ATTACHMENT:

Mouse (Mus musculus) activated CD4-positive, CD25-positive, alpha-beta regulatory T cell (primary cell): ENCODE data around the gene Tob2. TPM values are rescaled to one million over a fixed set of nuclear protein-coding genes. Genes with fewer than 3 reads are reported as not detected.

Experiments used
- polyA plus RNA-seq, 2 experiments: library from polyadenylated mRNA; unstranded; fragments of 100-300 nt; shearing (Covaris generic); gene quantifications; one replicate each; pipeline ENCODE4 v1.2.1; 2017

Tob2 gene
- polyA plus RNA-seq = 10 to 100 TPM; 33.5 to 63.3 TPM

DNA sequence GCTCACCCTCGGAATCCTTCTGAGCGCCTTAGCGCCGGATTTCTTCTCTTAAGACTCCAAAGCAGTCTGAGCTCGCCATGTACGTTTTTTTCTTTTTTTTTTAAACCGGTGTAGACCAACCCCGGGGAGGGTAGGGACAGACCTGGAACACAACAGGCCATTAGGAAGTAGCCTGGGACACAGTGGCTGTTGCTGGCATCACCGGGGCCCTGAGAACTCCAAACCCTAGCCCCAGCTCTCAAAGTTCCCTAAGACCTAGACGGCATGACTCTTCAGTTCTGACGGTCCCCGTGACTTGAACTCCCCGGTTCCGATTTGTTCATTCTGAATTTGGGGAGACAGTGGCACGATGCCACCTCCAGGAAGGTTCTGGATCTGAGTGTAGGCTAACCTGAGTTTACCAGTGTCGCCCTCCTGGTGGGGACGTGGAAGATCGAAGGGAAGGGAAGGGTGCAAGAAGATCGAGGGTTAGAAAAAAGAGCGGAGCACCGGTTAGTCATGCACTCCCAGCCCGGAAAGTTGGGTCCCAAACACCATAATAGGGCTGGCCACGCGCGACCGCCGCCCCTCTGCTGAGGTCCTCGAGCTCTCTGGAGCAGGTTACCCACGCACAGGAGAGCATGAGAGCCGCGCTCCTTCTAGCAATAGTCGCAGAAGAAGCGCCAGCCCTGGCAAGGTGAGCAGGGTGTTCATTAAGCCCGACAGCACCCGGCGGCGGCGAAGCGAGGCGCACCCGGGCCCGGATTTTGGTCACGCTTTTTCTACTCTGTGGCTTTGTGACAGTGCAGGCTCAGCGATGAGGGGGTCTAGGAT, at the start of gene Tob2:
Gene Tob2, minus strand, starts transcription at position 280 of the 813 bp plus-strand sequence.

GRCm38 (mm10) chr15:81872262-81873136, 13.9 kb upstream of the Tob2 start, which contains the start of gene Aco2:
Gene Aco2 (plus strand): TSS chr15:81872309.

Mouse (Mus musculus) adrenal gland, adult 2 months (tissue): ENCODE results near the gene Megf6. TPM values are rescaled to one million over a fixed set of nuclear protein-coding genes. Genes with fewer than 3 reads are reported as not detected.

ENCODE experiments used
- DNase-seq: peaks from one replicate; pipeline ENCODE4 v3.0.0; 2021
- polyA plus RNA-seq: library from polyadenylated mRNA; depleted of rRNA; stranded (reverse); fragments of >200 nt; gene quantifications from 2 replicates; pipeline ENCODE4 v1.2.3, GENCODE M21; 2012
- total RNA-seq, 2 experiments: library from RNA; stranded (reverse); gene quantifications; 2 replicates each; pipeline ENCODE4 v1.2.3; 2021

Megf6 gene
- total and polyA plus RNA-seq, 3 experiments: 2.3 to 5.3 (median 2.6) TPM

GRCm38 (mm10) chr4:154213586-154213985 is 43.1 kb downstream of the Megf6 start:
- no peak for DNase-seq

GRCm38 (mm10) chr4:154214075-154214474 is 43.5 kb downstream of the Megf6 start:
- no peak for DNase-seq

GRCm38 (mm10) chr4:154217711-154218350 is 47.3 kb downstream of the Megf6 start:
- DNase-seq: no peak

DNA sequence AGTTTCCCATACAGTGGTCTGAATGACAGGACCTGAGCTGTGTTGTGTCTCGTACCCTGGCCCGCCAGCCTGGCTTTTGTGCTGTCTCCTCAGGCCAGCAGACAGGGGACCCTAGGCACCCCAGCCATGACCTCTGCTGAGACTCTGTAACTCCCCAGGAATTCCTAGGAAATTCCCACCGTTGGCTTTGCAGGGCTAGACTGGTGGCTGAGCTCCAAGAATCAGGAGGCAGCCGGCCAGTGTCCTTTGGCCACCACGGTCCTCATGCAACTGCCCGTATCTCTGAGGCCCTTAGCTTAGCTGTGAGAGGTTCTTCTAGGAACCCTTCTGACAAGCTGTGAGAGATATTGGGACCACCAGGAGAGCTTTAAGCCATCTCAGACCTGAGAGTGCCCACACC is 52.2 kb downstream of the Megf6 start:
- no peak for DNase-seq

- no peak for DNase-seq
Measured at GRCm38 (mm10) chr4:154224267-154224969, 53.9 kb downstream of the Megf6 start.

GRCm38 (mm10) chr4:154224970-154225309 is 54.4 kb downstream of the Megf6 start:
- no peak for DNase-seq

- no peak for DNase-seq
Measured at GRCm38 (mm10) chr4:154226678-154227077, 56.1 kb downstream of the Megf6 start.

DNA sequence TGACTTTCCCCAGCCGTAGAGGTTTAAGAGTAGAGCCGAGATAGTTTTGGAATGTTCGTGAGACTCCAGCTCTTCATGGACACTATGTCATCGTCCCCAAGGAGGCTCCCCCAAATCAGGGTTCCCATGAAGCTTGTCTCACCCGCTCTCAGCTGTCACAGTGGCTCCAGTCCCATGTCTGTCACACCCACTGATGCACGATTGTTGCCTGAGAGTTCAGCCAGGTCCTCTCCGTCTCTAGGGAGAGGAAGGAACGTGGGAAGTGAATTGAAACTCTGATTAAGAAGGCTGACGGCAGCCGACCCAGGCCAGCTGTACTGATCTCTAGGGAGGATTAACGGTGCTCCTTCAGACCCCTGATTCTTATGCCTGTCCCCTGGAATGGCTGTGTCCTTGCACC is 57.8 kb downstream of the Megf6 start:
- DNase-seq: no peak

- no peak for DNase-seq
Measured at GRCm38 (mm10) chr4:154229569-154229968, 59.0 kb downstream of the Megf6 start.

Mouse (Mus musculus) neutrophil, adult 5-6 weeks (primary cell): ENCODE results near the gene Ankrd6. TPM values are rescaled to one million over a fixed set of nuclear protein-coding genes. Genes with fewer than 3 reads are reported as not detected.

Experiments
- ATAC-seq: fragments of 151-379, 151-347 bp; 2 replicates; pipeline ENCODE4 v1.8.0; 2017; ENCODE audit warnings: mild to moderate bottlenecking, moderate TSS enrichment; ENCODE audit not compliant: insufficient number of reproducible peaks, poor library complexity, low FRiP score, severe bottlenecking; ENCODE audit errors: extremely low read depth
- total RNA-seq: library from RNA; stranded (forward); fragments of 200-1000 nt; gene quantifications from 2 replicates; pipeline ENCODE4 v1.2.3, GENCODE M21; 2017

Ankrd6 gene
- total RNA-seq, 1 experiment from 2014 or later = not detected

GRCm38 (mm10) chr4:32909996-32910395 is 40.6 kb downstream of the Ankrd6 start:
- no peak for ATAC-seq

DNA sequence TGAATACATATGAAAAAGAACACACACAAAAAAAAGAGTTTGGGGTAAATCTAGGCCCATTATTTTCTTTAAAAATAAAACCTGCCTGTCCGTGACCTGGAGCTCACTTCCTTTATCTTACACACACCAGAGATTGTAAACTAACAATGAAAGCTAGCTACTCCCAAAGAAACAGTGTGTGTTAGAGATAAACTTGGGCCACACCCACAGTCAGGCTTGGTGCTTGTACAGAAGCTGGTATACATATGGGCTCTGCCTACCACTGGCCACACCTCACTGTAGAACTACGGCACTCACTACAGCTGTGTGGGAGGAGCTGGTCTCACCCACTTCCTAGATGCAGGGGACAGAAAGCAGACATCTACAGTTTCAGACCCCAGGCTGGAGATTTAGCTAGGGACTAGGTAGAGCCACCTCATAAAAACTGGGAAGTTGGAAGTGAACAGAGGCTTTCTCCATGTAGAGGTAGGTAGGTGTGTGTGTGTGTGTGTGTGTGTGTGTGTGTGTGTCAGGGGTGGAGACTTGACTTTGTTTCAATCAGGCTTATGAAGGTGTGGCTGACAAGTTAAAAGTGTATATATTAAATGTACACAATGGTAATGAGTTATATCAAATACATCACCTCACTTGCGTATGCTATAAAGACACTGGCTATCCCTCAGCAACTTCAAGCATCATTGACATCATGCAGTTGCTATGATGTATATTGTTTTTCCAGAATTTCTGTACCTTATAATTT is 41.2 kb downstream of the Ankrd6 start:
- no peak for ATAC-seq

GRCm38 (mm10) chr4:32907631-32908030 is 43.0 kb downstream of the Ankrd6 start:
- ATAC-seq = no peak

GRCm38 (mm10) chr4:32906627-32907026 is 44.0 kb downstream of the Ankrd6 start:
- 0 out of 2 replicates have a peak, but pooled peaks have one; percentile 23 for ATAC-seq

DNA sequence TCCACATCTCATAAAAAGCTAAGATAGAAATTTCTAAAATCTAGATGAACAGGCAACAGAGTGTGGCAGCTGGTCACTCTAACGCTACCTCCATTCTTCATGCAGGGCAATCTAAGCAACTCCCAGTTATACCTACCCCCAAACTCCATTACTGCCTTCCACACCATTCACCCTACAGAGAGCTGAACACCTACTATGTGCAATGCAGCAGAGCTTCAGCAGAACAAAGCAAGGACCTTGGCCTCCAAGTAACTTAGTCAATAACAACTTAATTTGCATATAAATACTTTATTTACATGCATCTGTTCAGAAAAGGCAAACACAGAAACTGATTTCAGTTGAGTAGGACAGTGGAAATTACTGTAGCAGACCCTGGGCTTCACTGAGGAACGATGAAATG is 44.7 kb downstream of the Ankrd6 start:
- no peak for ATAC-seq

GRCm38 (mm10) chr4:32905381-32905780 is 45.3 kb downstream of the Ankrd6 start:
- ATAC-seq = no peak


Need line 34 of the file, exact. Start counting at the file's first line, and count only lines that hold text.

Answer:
Measured at GRCm38 (mm10) chr4:154229569-154229968, 59.0 kb downstream of the Megf6 start.